Riverside in Riverside County, California — The American West (Pacific Coastal)
Erected 1977 by City of Riverside. (Marker Number 23.)
Topics and series. This historical marker is listed in these topic lists: Asian Americans • Civil Rights • War, World II. In addition, it is included in the California Historical Landmarks, and the National Historic Landmarks series lists. A significant historical year for this entry is 1915.
Location. 33° 59.109′ N, 117° 22.15′ W. Marker is in Riverside, California, in Riverside County. Marker is on Lemon Street north of 4th Street, on the right when traveling north. Touch for map. Marker is at or near this postal address: 3356 Lemon St, Riverside CA 92501, United States of America. Touch for directions.
Other nearby markers. At least 8 other markers are within 3 miles of this marker, measured Universalist-Unitarian Church (approx. Ό mile away); Riverside Art Center and Museum (approx. Ό mile away); Mission Inn (approx. Ό mile away); First Congregational Church (approx. Ό mile away); Old City Hall (approx. 0.3 miles away); Mount Rubidoux (approx. one mile away); Lt Col Shunzo Kido (approx. 1.3 miles away); Rubidoux Grist Mill Site (approx. 2.3 miles away). Touch for a list and map of all markers in Riverside.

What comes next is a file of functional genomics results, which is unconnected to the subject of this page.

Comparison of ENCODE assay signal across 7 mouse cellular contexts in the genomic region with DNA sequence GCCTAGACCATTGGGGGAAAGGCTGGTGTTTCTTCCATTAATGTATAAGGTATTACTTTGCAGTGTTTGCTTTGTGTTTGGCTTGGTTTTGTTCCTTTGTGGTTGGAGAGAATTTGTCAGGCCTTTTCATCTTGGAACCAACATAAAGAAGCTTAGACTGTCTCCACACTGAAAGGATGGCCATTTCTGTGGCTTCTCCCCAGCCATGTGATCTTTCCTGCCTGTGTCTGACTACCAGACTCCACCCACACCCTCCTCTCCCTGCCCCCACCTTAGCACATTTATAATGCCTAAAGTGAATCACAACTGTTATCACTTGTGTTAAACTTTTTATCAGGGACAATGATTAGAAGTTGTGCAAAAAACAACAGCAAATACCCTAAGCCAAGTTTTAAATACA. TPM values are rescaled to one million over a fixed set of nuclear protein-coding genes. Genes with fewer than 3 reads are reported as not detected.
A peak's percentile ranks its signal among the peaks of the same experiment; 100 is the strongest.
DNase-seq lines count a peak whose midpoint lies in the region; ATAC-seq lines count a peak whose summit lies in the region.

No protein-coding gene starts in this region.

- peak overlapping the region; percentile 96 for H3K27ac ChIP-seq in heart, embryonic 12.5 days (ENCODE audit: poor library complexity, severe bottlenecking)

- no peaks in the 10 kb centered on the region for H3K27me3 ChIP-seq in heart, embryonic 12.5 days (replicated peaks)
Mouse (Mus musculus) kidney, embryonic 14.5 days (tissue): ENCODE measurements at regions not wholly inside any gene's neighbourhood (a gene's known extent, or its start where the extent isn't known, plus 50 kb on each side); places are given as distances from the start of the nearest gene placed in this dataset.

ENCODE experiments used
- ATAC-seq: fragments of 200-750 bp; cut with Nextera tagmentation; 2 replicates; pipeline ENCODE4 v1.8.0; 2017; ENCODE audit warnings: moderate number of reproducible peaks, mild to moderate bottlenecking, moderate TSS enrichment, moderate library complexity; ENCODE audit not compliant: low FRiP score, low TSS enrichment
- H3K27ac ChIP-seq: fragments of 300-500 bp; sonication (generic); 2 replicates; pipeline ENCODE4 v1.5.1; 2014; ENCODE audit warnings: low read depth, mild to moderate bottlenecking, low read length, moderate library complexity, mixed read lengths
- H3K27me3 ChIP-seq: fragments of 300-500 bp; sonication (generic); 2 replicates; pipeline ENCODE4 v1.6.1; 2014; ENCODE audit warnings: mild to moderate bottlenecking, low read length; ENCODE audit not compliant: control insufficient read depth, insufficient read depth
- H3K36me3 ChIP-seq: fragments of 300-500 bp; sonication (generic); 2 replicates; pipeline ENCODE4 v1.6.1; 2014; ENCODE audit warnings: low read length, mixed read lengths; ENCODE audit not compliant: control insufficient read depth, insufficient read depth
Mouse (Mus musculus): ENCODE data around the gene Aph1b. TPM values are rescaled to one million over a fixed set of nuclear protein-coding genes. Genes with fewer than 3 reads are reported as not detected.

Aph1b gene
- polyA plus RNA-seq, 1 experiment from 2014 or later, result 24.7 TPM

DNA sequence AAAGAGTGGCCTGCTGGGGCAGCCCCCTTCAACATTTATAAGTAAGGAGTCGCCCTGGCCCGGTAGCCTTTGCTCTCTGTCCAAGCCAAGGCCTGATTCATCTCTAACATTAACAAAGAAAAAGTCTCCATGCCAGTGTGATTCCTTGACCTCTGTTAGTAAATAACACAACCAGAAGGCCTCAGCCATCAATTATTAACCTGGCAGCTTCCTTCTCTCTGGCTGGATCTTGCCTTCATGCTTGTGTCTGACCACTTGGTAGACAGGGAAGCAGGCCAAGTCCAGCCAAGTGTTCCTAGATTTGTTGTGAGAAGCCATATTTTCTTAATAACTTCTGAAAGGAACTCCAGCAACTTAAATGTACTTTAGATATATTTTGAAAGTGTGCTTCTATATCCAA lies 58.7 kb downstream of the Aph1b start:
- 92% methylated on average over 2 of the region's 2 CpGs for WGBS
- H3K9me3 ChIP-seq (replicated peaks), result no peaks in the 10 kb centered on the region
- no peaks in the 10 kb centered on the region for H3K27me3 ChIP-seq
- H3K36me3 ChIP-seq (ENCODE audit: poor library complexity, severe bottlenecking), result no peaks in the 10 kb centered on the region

Regarding Harada House. Jukichi Harada emigrated from Japan during the early 1900s. He purchased this house in 1915 and placed ownership in the hands of his three minor children, who were natural-born United States citizens. This was because immigrants from Japan were prevented from owning property by the California Alien Land Law of 1913. After the purchase, neighboring property owners attempted to drive the Haradas out, without success. State authorities then filed suit against the children to bring it into state ownership in 1916. In 1918, Superior Court Judge Hugh Craig upheld the right of the children to own the house. In 1942 the Harada family was sent to Japanese internment camps, where both Jukichi Harada and his wife died. During their internment, a Caucasian friend of the family occupied the house, and the family was able to retain ownership. In the years after the
Credits. This page was last revised on April 8, 2022. It was originally submitted on August 14, 2020, by Craig Baker of Sylmar, California. This page has been viewed 374 times since then and 30 times this year. Photos: 1, 2, 3, 4, 5, 6. submitted on August 14, 2020, by Craig Baker of Sylmar, California. • J. Makali Bruton was the editor who published this page.